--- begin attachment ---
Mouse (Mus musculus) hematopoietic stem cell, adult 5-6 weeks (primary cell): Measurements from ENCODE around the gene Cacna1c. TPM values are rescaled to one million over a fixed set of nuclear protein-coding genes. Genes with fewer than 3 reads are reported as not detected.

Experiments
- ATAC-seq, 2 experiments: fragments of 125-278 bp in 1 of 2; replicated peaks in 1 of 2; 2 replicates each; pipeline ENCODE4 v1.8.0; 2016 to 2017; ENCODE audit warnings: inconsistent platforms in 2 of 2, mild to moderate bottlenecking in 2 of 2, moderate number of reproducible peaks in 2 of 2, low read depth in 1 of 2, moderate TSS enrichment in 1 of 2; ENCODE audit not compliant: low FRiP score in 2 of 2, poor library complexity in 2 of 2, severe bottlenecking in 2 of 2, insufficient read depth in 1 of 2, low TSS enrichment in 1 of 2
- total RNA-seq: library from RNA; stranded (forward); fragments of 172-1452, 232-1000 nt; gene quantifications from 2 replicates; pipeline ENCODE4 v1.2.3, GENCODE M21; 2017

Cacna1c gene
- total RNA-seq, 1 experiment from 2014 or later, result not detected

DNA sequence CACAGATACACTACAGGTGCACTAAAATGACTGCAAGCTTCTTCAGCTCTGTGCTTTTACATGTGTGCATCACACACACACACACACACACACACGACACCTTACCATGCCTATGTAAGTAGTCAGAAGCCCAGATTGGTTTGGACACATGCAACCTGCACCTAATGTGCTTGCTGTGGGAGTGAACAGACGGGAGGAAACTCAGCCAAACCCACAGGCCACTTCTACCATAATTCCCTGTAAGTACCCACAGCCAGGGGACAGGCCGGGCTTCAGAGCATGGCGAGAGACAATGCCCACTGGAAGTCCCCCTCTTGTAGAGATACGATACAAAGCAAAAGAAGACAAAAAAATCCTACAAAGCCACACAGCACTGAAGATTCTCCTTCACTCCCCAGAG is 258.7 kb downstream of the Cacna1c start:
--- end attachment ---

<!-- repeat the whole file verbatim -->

Mouse (Mus musculus) hematopoietic stem cell, adult 5-6 weeks (primary cell): Measurements from ENCODE around the gene Cacna1c. TPM values are rescaled to one million over a fixed set of nuclear protein-coding genes. Genes with fewer than 3 reads are reported as not detected.

Experiments
- ATAC-seq, 2 experiments: fragments of 125-278 bp in 1 of 2; replicated peaks in 1 of 2; 2 replicates each; pipeline ENCODE4 v1.8.0; 2016 to 2017; ENCODE audit warnings: inconsistent platforms in 2 of 2, mild to moderate bottlenecking in 2 of 2, moderate number of reproducible peaks in 2 of 2, low read depth in 1 of 2, moderate TSS enrichment in 1 of 2; ENCODE audit not compliant: low FRiP score in 2 of 2, poor library complexity in 2 of 2, severe bottlenecking in 2 of 2, insufficient read depth in 1 of 2, low TSS enrichment in 1 of 2
- total RNA-seq: library from RNA; stranded (forward); fragments of 172-1452, 232-1000 nt; gene quantifications from 2 replicates; pipeline ENCODE4 v1.2.3, GENCODE M21; 2017

Cacna1c gene
- total RNA-seq, 1 experiment from 2014 or later, result not detected

DNA sequence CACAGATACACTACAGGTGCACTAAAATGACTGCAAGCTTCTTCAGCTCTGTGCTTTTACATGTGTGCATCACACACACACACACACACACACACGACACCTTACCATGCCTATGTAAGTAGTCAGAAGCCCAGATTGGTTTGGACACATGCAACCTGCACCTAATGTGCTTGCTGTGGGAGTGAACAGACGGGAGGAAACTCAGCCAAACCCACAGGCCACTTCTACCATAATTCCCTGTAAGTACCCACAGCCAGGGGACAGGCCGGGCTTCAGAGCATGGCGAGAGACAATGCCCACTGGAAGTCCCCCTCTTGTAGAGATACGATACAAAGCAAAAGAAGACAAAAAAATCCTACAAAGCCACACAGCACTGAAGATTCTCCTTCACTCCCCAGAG is 258.7 kb downstream of the Cacna1c start: